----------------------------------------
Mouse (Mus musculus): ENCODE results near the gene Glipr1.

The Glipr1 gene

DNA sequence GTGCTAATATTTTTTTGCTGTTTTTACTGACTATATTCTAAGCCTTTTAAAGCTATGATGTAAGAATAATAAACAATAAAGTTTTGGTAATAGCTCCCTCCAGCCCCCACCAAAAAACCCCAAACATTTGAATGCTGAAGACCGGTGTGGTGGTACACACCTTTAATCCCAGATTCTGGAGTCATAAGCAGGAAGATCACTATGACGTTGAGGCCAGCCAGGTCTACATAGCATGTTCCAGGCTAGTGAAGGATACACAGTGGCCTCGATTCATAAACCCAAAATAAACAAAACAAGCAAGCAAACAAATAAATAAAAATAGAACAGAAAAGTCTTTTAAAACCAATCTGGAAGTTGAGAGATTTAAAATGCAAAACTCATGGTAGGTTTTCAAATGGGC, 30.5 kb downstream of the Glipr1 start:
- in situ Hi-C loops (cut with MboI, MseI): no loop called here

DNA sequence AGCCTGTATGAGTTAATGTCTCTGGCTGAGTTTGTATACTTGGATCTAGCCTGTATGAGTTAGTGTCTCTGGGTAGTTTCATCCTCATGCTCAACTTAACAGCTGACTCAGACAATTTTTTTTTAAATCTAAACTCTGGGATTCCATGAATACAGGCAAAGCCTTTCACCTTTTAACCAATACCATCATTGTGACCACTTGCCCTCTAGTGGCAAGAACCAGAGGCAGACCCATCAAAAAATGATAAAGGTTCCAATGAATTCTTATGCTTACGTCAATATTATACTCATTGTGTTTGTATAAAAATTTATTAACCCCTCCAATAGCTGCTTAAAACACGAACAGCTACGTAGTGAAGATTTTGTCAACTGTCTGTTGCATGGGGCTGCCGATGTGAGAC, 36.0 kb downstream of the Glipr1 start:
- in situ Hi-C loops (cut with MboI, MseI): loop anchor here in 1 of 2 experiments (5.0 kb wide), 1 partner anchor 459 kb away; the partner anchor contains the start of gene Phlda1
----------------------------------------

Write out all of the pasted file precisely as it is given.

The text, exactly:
Mouse (Mus musculus): ENCODE results near the gene Glipr1.

The Glipr1 gene

DNA sequence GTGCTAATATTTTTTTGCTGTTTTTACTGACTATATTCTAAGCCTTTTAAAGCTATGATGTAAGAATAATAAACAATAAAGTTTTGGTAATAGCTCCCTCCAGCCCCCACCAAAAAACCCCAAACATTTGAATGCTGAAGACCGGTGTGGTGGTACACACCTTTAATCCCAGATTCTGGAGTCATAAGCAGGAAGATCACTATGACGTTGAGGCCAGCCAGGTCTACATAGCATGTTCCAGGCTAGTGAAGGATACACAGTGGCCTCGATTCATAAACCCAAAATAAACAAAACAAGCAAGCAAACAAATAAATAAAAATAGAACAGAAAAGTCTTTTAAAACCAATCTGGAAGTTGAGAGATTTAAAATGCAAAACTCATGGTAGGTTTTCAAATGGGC, 30.5 kb downstream of the Glipr1 start:
- in situ Hi-C loops (cut with MboI, MseI): no loop called here

DNA sequence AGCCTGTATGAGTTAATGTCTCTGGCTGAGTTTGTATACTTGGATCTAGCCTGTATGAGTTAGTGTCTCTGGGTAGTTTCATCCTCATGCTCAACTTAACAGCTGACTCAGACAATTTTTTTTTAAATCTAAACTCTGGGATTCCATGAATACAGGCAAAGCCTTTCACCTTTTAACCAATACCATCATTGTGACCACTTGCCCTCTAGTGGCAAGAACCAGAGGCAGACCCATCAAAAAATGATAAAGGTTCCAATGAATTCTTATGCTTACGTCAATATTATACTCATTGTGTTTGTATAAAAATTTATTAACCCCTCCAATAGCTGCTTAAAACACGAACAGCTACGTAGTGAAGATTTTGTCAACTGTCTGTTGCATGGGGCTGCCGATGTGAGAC, 36.0 kb downstream of the Glipr1 start:
- in situ Hi-C loops (cut with MboI, MseI): loop anchor here in 1 of 2 experiments (5.0 kb wide), 1 partner anchor 459 kb away; the partner anchor contains the start of gene Phlda1